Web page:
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Mismanaged Deliveries Do Not Cause Most Brain-Damaged Newborns, Study

Update Date: Jan 25, 2016 09:37 AM EST
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Brain damage in newborn babies is thought to be due to "mismanaged deliveries". But, according to a study by Loyola University, brain damage in newborns is not due to deliveries, but it happens after birth.

Medical records of 32 full-term infants were examined. Most of them developed excessive cerebral palsy and mental retardation after they were born, according to HNGN.

"All too often in cases of professional liability, the focus is on the last two hours of a normal 7,000-hour term pregnancy," Jonathan Muraskas, who led the research, said in a press release. "This study would support closer scrutiny of the first two hours [following birth] as a possible [cause] for non-preventable adverse neurological outcomes in newborns."

Among 1,000 full-term newborns, about one to three undergo brain disease that shows itself as "impaired consciousness, seizures and difficulty breathing". While just eight to 14.5 percent of the cases are due to improper blood flow to the brain during delivery, many say that obstetricians could be held responsible for the mismanagement.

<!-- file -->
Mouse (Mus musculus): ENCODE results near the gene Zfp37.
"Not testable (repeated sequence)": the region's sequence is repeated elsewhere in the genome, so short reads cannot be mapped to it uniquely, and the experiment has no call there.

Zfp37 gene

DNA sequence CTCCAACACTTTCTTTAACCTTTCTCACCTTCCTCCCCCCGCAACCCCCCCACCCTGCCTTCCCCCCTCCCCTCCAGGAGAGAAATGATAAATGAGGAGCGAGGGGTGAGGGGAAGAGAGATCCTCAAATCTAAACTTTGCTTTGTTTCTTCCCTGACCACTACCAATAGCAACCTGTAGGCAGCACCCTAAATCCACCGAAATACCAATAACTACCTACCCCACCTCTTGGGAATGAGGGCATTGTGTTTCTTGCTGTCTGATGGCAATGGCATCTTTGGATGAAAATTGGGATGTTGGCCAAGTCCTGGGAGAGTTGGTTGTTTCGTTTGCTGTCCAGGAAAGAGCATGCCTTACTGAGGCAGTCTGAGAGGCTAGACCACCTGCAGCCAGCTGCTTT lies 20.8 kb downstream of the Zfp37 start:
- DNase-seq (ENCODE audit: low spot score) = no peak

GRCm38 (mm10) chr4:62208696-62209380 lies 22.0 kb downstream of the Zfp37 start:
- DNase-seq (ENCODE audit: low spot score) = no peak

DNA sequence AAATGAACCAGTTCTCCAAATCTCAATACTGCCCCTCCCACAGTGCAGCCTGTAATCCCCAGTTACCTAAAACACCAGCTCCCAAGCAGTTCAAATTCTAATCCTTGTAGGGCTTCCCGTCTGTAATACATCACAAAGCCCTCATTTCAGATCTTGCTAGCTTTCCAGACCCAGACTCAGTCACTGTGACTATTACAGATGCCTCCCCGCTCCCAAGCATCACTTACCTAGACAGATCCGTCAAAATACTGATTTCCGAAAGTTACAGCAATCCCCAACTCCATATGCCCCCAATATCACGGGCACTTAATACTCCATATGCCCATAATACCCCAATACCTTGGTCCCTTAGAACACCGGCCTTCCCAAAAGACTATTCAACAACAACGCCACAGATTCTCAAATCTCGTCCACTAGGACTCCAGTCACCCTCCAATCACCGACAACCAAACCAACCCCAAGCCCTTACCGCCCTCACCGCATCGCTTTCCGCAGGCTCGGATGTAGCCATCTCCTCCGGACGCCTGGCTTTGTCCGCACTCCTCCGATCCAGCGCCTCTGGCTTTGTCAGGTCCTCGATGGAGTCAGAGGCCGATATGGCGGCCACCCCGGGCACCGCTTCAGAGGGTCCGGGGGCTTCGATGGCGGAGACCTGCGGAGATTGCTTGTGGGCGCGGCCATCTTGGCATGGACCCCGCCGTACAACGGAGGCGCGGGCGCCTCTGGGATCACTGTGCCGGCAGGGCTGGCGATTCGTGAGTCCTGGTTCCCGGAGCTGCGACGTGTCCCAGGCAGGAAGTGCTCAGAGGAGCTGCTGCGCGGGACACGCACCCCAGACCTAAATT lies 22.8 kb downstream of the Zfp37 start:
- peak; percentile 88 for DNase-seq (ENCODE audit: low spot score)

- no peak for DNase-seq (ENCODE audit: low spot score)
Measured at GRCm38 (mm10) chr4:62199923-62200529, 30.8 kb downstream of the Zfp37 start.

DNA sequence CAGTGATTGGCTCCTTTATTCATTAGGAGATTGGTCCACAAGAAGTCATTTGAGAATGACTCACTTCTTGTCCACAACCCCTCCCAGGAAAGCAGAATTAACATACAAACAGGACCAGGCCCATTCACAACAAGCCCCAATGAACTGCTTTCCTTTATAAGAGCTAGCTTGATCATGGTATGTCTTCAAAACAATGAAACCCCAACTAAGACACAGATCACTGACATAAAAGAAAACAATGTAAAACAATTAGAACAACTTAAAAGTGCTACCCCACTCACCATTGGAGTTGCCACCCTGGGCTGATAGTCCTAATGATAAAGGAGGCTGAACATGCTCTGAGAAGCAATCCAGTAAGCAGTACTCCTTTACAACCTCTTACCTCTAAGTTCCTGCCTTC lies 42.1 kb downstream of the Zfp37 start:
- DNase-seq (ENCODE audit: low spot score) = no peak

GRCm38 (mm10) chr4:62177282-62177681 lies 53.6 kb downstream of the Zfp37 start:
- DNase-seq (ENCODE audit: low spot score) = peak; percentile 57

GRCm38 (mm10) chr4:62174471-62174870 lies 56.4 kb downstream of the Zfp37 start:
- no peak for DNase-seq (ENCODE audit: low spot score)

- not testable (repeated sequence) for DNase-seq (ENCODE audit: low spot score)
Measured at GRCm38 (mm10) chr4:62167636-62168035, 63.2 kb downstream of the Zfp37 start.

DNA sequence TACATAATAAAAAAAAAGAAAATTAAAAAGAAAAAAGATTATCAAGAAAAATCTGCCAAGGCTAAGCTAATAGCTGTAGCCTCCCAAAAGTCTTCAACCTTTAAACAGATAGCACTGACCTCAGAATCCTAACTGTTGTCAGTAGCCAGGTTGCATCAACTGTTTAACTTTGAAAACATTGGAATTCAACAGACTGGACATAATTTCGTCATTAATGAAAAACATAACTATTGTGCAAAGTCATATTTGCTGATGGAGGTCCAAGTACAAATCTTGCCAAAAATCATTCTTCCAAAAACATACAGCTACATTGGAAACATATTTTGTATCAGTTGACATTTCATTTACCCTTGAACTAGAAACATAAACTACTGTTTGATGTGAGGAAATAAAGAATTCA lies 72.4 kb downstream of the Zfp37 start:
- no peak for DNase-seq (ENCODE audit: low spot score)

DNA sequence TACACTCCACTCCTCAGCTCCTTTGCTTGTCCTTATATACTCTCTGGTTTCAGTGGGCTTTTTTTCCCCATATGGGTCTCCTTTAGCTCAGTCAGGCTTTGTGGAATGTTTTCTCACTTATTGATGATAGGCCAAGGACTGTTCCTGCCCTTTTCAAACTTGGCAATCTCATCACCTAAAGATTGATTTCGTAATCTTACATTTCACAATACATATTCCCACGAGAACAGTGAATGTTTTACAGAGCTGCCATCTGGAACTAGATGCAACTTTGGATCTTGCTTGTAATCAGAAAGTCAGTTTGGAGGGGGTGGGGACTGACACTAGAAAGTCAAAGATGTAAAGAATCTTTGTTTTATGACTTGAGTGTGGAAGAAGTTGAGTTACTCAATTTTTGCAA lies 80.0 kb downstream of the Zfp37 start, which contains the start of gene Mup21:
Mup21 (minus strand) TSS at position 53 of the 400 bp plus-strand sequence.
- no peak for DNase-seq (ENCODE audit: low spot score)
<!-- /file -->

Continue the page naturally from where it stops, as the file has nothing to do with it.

Among the various cases, there were 18 newborns suffering from an infection called chorioamnionitis and 14 with excessive anemia. The medical records showed normal umbilical cord blood gases and deep gray matter, which showed that the births had been normal. However, the symptoms became apparent after the babies were born, while the best care did not manage to stave off brain damage.

Hence, even though appropriate neonatal management can be administered, there could be a number of chorioamnionitis and fetal anemia cases that damage the newborns in spite of safe deliveries.

The study was published in the Jan. 21,2016 issue of the Journal of Perinatology.

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